Reviving Civic Engagement: The Impact of the Topowa Forum Model in Uganda

Published By UNNGOF |  July 8, 2024

Civic participation is a cornerstone of every democratic society, yet strong citizenry often threatens the narrow, selfish interests of those in power. Over the past decades, we have witnessed deliberate efforts to weaken institutions of citizenry and their participation, especially in many African countries, including Uganda.

We concluded that democratic participation is currently weak, and the institutions of governance meant to foster citizen participation have also been weakened. This has led to apathy among citizens and withdrawal from development processes, while demand for good governance has stalled.

To address this, we developed the Topowa Forum model. “Topowa” is a word from one of the Ugandan local languages, meaning “do not give up.” The model emerged from recognizing the apathy among the citizenry. In communities where there was a general withdrawal from political and governance issues, citizens were informally organized around social and economic issues. We realized they were not connecting their quality of life with the nature and substance of politics, particularly public corruption.

We identified where such informal groups existed and focused on strengthening them, motivating them to engage in political conversations and governance processes. Where these institutions did not exist, we identified influential community leaders to convene clusters of 20 to 30 people regularly to discuss governance and institutional development issues. Our idea was that regular citizen engagement in discussions of accountability and governance would strengthen the demand for good governance.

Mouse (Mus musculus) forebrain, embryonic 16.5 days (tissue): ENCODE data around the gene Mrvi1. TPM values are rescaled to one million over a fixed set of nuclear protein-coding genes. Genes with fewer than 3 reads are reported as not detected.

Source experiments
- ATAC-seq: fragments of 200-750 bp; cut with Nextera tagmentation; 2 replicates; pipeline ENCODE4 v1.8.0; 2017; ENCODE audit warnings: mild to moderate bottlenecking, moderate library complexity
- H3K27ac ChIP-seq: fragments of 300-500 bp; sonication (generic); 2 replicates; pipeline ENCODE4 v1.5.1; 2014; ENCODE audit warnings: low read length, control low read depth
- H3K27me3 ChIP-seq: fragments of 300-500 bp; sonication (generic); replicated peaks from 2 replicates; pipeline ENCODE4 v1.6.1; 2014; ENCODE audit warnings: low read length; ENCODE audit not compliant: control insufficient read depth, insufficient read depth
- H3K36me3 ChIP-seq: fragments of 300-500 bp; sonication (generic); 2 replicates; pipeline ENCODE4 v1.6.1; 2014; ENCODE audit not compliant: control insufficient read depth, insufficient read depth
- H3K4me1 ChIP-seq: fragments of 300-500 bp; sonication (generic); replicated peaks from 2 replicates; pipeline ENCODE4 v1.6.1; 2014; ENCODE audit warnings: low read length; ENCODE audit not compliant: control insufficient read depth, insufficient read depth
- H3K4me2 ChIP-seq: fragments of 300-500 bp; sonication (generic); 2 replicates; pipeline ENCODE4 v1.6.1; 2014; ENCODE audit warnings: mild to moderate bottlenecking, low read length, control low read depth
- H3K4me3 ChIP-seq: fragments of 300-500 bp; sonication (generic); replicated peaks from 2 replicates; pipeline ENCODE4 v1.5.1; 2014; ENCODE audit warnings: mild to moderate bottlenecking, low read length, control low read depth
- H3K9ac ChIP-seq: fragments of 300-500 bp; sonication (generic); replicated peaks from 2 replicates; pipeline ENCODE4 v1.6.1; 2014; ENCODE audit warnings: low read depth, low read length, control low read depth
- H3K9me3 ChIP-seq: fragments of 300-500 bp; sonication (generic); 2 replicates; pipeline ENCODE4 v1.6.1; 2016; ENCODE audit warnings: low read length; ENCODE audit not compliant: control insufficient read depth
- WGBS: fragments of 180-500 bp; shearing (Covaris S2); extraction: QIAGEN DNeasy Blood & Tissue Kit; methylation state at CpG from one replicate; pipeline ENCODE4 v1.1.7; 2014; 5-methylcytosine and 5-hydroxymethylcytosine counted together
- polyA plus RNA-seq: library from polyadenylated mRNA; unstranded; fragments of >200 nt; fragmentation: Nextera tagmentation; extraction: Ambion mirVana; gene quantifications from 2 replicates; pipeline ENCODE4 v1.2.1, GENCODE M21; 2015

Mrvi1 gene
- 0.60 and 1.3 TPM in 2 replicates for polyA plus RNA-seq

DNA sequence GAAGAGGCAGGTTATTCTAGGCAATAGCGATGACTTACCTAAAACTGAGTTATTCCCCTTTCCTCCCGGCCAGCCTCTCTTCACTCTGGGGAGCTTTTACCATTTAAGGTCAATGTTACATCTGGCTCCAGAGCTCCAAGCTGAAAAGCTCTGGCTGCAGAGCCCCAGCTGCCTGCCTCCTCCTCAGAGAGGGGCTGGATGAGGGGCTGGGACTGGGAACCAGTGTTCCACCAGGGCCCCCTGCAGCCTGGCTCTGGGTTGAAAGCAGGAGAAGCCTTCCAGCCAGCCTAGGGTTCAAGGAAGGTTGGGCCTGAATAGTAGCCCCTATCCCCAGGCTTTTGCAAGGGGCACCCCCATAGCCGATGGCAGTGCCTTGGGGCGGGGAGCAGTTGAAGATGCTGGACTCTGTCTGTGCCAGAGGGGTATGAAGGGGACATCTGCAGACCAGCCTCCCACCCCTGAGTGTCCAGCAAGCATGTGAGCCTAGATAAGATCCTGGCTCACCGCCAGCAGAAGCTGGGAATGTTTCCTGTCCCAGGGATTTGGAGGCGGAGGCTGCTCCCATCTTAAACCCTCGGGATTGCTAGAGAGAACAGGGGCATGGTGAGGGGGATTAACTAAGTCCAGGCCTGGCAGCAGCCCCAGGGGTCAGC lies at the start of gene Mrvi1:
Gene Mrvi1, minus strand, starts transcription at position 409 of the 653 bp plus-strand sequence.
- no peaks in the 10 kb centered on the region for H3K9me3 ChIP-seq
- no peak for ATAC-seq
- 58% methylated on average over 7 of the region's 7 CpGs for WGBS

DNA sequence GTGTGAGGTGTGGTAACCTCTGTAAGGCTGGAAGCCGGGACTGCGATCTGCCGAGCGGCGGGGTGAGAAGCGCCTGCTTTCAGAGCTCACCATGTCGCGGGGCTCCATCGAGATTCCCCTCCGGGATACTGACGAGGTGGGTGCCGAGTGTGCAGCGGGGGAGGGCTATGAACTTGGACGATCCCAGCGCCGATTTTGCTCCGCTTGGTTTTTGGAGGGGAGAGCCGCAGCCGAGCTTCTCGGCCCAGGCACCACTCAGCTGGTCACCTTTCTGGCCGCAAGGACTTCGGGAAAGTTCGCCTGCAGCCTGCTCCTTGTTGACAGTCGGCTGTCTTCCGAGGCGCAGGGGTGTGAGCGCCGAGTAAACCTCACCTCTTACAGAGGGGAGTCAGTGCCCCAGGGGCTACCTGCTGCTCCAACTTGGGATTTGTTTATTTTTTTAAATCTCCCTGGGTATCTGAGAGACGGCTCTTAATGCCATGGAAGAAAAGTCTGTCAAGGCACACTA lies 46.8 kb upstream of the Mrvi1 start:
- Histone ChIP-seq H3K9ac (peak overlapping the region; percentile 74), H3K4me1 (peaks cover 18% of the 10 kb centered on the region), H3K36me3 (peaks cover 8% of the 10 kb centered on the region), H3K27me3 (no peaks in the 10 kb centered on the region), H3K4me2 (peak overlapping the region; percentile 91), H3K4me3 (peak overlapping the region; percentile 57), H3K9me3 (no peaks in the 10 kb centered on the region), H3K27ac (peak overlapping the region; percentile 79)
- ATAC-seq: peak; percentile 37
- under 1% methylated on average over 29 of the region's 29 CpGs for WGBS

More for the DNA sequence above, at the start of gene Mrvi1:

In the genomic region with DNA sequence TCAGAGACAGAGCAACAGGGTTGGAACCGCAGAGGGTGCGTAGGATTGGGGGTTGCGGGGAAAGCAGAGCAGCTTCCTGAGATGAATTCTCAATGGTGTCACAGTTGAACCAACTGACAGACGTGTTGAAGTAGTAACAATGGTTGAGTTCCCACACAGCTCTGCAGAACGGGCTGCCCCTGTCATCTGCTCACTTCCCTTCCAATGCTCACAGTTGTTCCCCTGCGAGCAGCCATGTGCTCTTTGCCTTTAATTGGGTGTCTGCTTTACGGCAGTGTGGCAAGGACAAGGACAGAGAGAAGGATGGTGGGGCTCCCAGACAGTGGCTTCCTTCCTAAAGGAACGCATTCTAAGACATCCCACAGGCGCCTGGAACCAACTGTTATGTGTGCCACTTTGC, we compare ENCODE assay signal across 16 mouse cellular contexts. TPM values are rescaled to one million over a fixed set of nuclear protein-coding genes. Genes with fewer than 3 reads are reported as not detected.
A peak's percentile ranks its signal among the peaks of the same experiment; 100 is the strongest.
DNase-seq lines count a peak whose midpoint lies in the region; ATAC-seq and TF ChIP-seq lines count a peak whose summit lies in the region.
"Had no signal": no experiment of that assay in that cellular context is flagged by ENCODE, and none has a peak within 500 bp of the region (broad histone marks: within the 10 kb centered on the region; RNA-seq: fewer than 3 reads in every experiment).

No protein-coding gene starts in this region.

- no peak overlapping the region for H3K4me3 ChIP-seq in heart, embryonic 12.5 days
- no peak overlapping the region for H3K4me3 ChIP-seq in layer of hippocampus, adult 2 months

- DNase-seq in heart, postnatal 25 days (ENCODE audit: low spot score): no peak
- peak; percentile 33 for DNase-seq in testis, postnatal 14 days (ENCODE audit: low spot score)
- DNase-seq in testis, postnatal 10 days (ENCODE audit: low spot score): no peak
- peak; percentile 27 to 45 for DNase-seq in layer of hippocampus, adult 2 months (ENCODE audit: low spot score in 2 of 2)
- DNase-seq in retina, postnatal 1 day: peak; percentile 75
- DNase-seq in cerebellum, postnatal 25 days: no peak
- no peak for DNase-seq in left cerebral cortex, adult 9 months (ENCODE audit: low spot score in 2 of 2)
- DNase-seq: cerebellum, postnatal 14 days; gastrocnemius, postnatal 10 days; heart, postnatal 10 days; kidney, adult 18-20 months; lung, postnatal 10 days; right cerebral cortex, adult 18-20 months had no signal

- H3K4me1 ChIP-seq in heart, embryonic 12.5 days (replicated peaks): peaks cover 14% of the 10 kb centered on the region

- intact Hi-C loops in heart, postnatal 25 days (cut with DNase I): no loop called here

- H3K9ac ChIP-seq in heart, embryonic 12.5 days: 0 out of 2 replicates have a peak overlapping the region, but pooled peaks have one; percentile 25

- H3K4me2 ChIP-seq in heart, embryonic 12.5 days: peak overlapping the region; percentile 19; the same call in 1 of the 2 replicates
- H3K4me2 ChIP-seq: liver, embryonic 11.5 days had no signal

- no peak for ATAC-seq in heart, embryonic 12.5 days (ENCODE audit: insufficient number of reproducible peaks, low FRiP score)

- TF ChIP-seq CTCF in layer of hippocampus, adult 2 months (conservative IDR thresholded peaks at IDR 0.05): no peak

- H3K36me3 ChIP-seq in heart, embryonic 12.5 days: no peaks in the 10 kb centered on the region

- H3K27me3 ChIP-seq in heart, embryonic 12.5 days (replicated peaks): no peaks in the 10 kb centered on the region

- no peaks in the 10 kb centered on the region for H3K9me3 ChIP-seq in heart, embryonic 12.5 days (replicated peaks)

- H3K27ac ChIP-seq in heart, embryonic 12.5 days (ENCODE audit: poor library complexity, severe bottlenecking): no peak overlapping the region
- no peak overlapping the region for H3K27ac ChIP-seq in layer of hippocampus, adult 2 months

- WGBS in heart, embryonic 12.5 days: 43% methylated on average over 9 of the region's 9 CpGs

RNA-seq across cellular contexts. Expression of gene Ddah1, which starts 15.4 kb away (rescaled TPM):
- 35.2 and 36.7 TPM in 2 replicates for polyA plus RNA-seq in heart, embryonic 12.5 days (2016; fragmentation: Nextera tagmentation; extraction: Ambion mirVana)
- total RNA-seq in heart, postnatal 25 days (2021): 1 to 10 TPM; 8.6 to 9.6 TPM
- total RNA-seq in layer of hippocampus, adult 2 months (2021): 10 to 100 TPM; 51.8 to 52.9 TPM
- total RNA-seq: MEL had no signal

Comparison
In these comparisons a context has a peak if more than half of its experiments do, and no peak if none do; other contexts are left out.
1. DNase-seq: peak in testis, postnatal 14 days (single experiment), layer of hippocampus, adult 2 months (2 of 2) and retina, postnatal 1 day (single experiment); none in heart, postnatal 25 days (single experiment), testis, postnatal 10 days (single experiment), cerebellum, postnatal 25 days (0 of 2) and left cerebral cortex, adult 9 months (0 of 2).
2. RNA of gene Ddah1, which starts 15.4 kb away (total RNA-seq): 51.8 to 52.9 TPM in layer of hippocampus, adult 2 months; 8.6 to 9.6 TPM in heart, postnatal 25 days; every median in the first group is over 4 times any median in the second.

Once this demand was created, we provided platforms for citizens to engage with duty bearers on the identified issues. In the initial phase, we identified community issues, disseminated information to help them understand these issues and their connection to political leadership, and then created platforms for engagement with duty bearers.

Since implementing this model in 2019, we have seen increased engagement and demand for accountability in previously apathetic communities. There has been a rise in mutual accountability at the community level, with citizens holding local leadership accountable. Local leaders have become more responsive to citizens’ aspirations and have joined demands for national leadership accountability, particularly on budgeting issues.

Working with organic citizen formations, without creating new ones, has embedded sustainability. Even without direct organization by the NGO Forum and partners, citizens continue to engage beyond project implementation. There are numerous examples of change driven by citizens, such as contributing time and money to address community issues. For instance, in some schools, where government resources were insufficient, citizens organized and invested their resources to construct classrooms and mobilized politicians to contribute where necessary.

Overall, this model has sparked the spirit of citizenship and civic engagement, crucial for achieving SDG 16.